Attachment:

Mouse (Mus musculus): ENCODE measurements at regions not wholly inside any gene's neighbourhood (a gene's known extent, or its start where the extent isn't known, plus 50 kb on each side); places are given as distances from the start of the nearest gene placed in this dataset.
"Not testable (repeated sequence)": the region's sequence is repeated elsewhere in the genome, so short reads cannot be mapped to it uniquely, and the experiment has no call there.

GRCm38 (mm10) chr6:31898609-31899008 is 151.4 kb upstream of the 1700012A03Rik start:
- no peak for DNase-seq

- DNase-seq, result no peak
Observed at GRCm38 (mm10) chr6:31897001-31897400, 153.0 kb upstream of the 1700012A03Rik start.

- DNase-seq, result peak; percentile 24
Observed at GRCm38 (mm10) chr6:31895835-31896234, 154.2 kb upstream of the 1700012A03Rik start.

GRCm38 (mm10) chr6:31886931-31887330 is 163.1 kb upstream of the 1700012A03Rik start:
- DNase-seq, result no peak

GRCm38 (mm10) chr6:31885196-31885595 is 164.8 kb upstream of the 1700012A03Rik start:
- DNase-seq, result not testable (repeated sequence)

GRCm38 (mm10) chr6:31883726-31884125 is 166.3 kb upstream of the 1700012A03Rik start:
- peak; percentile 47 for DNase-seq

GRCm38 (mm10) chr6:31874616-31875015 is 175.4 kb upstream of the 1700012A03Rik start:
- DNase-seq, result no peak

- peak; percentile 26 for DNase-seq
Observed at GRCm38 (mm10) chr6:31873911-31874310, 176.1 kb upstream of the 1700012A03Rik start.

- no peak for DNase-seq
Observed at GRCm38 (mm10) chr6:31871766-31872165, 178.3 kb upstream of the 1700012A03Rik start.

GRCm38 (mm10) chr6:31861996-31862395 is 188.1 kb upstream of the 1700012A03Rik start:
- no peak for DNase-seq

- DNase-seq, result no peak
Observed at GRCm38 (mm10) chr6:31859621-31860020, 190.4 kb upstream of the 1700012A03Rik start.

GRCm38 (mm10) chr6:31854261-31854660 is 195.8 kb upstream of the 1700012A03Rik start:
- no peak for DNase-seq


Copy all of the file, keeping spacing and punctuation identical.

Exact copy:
Mouse (Mus musculus): ENCODE measurements at regions not wholly inside any gene's neighbourhood (a gene's known extent, or its start where the extent isn't known, plus 50 kb on each side); places are given as distances from the start of the nearest gene placed in this dataset.
"Not testable (repeated sequence)": the region's sequence is repeated elsewhere in the genome, so short reads cannot be mapped to it uniquely, and the experiment has no call there.

GRCm38 (mm10) chr6:31898609-31899008 is 151.4 kb upstream of the 1700012A03Rik start:
- no peak for DNase-seq

- DNase-seq, result no peak
Observed at GRCm38 (mm10) chr6:31897001-31897400, 153.0 kb upstream of the 1700012A03Rik start.

- DNase-seq, result peak; percentile 24
Observed at GRCm38 (mm10) chr6:31895835-31896234, 154.2 kb upstream of the 1700012A03Rik start.

GRCm38 (mm10) chr6:31886931-31887330 is 163.1 kb upstream of the 1700012A03Rik start:
- DNase-seq, result no peak

GRCm38 (mm10) chr6:31885196-31885595 is 164.8 kb upstream of the 1700012A03Rik start:
- DNase-seq, result not testable (repeated sequence)

GRCm38 (mm10) chr6:31883726-31884125 is 166.3 kb upstream of the 1700012A03Rik start:
- peak; percentile 47 for DNase-seq

GRCm38 (mm10) chr6:31874616-31875015 is 175.4 kb upstream of the 1700012A03Rik start:
- DNase-seq, result no peak

- peak; percentile 26 for DNase-seq
Observed at GRCm38 (mm10) chr6:31873911-31874310, 176.1 kb upstream of the 1700012A03Rik start.

- no peak for DNase-seq
Observed at GRCm38 (mm10) chr6:31871766-31872165, 178.3 kb upstream of the 1700012A03Rik start.

GRCm38 (mm10) chr6:31861996-31862395 is 188.1 kb upstream of the 1700012A03Rik start:
- no peak for DNase-seq

- DNase-seq, result no peak
Observed at GRCm38 (mm10) chr6:31859621-31860020, 190.4 kb upstream of the 1700012A03Rik start.

GRCm38 (mm10) chr6:31854261-31854660 is 195.8 kb upstream of the 1700012A03Rik start:
- no peak for DNase-seq